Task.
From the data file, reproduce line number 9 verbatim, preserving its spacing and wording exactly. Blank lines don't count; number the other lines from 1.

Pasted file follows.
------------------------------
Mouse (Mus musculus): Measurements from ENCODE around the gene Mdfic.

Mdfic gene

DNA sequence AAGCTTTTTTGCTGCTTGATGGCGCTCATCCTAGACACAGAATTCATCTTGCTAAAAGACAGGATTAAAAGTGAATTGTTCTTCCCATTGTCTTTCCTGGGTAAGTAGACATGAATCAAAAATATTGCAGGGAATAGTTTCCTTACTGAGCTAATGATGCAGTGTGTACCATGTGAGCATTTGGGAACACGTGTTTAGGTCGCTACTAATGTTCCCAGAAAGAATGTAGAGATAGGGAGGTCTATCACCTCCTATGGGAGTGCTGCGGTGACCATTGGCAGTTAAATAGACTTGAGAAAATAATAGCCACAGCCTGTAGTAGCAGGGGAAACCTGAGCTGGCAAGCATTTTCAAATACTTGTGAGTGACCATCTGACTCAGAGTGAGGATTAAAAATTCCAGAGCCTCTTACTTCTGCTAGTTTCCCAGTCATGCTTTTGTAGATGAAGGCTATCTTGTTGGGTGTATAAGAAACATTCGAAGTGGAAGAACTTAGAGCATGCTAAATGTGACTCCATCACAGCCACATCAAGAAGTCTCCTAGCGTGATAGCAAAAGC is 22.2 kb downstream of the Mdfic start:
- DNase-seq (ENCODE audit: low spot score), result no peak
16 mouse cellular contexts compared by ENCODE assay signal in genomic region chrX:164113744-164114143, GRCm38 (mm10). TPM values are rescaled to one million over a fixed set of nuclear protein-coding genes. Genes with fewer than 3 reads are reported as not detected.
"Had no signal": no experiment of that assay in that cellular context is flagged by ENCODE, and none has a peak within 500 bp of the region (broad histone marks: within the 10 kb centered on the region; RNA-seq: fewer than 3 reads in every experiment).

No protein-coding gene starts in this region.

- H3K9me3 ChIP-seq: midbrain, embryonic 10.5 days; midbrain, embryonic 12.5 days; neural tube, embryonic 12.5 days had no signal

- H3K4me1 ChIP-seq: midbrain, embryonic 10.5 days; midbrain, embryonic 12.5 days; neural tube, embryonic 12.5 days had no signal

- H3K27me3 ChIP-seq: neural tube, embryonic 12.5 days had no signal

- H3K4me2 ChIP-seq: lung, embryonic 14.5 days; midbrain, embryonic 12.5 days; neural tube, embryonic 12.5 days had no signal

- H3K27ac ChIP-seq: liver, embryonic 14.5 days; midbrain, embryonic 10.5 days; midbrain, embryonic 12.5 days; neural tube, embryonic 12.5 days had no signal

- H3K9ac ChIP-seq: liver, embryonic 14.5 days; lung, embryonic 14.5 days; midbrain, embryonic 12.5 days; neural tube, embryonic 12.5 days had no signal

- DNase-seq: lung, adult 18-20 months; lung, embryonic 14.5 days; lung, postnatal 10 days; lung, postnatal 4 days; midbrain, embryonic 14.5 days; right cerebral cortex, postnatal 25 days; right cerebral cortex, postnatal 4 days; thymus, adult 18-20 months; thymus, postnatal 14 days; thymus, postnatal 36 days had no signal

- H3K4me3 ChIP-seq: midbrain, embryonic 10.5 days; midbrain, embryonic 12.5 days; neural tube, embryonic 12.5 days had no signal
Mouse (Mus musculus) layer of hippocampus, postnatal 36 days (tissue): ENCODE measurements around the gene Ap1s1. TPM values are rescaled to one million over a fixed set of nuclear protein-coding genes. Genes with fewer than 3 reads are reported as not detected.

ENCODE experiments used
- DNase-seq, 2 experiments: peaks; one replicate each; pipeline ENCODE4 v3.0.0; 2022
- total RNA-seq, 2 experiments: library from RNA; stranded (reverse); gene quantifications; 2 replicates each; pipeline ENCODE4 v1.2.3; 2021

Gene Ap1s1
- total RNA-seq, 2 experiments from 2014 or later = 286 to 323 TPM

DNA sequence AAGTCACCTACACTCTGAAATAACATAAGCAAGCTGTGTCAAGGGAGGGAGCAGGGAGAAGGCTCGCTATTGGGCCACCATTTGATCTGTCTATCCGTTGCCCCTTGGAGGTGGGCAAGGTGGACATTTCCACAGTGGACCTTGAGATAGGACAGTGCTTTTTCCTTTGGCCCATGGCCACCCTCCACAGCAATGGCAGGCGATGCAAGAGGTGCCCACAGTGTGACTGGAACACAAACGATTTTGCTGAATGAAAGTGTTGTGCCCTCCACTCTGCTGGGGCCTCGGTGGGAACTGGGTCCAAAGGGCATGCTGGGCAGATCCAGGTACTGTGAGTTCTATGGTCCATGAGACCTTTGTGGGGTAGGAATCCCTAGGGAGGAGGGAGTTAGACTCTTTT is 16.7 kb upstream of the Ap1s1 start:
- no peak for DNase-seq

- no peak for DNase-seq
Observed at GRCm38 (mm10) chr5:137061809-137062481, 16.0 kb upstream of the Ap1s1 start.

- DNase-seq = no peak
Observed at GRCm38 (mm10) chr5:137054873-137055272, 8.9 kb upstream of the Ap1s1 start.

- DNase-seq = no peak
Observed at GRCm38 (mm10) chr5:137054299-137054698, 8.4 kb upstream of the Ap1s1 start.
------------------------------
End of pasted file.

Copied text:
- H3K4me1 ChIP-seq: midbrain, embryonic 10.5 days; midbrain, embryonic 12.5 days; neural tube, embryonic 12.5 days had no signal